“…most of the territory of Galicia was occupied by Polish troops. Northern Bukovyna was occupied by Romanians, and Czechoslovakia occupied Zakarpattia.” This was the initial English translation of the speech delivered by the Ukrainian president, Volodymyr Zelensky, on the occasion of the Day of Union of Ukraine; the translation was displayed on the English version of the Ukrainian presidential website.
Now, the official website of the Ukrainian presidency displays the same speech, but the word “occupied” was replaced by the general word “taken“. The changes were done only after the official diplomatic protests from the Romanian Ministry of Foreign Affairs and from other Romanian officials. Also, Romanian mass-media played an important role in teaching the Ukrainian president a history lesson.
The Ukrainian ambassador to Bucharest, Mr. Oleksandr Bankov, tried to offer an excuse, as he blamed the English translation for the misinterpretation of the Ukrainian president speech. Despite his trying, the original words of the Ukrainian president were…
Північну Буковину зайняли румуни
If you have the curiosity to translate the words from Ukrainian to English, all the English online dictionaries offer the same translation:
Northern Bukovina occupied by Romanians
Of course, we know the Ukrainian translators don’t use online software for translating president’s speech. In the same time, we also know that the Ukrainian translators know the difference between “taken” and “occupied” and also, they know the meaning of the word зайняли. But, after all, we only can guess that the Ukrainian president has learned more acting than history during his school and faculty.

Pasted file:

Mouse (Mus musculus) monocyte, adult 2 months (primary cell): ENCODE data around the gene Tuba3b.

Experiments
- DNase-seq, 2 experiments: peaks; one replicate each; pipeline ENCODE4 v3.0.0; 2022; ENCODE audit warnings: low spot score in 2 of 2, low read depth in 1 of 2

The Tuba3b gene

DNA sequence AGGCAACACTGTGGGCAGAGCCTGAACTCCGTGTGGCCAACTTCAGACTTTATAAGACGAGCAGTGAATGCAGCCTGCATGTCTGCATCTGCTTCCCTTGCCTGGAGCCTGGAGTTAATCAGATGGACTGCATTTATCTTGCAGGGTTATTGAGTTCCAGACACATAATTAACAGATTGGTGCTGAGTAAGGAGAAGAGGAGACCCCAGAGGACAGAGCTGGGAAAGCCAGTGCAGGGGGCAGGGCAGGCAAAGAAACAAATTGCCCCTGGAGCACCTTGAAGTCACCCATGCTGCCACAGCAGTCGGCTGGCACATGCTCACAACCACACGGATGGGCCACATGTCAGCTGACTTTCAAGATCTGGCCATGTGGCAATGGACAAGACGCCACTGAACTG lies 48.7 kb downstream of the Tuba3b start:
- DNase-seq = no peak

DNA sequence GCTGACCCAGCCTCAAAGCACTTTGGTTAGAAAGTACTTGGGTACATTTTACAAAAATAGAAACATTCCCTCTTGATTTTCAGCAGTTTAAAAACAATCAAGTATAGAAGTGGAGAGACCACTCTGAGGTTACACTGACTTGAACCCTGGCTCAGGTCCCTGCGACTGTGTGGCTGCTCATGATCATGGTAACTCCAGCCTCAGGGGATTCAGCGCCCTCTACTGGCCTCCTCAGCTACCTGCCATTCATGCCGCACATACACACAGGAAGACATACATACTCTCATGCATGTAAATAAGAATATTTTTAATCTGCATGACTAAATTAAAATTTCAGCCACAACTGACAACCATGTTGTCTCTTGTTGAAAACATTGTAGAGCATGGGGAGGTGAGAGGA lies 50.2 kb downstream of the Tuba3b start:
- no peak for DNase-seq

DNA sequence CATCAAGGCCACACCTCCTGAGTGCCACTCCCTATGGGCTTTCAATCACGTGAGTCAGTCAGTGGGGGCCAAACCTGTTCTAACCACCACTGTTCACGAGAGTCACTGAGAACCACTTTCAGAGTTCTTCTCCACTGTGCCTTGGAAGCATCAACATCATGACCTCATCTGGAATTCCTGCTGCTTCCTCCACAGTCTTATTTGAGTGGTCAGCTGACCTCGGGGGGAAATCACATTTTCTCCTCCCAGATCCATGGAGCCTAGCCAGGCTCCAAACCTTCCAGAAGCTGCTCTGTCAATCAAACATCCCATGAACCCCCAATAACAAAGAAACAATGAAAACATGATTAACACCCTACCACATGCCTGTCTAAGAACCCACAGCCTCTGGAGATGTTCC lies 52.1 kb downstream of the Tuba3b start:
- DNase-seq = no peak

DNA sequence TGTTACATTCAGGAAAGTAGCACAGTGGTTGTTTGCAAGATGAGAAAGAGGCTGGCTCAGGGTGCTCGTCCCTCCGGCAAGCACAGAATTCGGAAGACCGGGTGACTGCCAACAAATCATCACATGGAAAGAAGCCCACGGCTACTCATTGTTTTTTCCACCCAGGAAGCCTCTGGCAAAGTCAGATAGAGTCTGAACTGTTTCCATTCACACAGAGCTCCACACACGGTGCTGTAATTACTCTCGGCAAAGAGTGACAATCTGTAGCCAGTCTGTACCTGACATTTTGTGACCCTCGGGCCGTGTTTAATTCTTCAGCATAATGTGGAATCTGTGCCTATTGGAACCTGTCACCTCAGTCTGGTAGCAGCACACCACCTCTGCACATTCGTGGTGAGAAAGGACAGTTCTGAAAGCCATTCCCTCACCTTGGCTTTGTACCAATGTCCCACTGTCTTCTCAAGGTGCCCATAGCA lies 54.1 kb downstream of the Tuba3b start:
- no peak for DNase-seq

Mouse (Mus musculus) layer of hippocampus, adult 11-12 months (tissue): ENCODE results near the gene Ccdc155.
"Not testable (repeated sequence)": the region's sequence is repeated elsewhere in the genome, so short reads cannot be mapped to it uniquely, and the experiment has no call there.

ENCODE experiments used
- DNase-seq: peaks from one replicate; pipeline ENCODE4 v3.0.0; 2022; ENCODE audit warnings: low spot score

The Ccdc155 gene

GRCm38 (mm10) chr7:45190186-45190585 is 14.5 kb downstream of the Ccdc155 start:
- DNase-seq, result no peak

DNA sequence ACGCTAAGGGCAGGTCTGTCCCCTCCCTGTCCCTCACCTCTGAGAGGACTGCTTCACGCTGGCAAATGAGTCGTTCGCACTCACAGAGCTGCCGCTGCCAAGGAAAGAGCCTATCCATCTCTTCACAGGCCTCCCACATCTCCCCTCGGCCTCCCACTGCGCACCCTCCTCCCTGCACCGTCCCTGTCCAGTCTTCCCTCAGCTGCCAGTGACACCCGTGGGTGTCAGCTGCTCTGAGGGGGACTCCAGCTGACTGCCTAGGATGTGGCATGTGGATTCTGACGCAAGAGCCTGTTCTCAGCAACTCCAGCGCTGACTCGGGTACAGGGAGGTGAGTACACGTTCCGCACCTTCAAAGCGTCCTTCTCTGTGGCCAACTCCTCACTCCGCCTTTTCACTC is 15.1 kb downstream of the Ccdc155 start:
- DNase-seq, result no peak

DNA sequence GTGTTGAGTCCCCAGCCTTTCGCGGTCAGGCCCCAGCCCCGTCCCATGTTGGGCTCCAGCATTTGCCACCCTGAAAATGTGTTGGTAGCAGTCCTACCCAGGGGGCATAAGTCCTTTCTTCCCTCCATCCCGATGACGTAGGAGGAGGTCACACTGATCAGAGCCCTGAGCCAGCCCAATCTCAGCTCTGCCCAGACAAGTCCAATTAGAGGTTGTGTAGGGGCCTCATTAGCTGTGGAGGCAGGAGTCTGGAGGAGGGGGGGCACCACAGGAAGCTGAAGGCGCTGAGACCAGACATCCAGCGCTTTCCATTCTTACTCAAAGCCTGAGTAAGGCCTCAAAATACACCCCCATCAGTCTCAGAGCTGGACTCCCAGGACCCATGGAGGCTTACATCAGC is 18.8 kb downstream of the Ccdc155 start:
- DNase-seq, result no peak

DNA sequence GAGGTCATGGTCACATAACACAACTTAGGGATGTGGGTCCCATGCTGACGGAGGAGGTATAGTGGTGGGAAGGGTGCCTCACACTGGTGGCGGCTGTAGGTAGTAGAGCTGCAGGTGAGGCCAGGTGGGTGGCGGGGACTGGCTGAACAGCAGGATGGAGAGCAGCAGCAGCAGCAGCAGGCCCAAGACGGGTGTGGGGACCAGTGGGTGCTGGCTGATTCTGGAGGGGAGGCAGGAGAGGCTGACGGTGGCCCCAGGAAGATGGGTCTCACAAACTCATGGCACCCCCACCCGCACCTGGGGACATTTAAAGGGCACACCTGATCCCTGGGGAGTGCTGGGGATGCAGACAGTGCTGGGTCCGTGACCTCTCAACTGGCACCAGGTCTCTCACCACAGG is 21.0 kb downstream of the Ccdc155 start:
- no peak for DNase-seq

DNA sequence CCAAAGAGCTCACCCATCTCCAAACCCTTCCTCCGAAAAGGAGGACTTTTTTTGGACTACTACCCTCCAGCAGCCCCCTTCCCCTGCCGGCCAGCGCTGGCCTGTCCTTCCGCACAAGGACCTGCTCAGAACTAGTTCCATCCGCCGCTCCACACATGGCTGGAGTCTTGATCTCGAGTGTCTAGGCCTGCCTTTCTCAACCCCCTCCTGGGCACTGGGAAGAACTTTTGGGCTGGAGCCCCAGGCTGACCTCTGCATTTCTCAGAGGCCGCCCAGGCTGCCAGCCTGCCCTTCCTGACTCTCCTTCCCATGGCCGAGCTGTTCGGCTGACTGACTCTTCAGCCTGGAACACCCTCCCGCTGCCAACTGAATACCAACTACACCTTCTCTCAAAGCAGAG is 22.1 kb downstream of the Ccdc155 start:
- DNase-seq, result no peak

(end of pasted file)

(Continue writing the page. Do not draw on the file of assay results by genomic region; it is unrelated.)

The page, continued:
No, comrade Zelensky. Romania hasn’t occupied, nor has it taken any of the Ukrainian territories. Your interpretation of the history is not accurate and spreads false information regarding the historic truth. Also, it denigrates Romania and offends Romanians.
The history is very different from what you, comrade Zelensky, know about those moments: Bukovina was part of Moldova, the Romanian province, until 1775 when it was offered by the Turks to the Habsburgs following the Turkish-Russian war. After that, in 1918 Bukovina came back to the motherland, following the disintegration of the Austro-Hungarian Empire.
In 1940 Bukovina, Basarabia and other Romanian territories were taken (occupied, Mr Zelensky?) by the Soviet Union, following Ribbentrop-Molotov pact. In 1991, Northern Bukovina remained Ukrainian territory after the disintegration of the Soviet Union.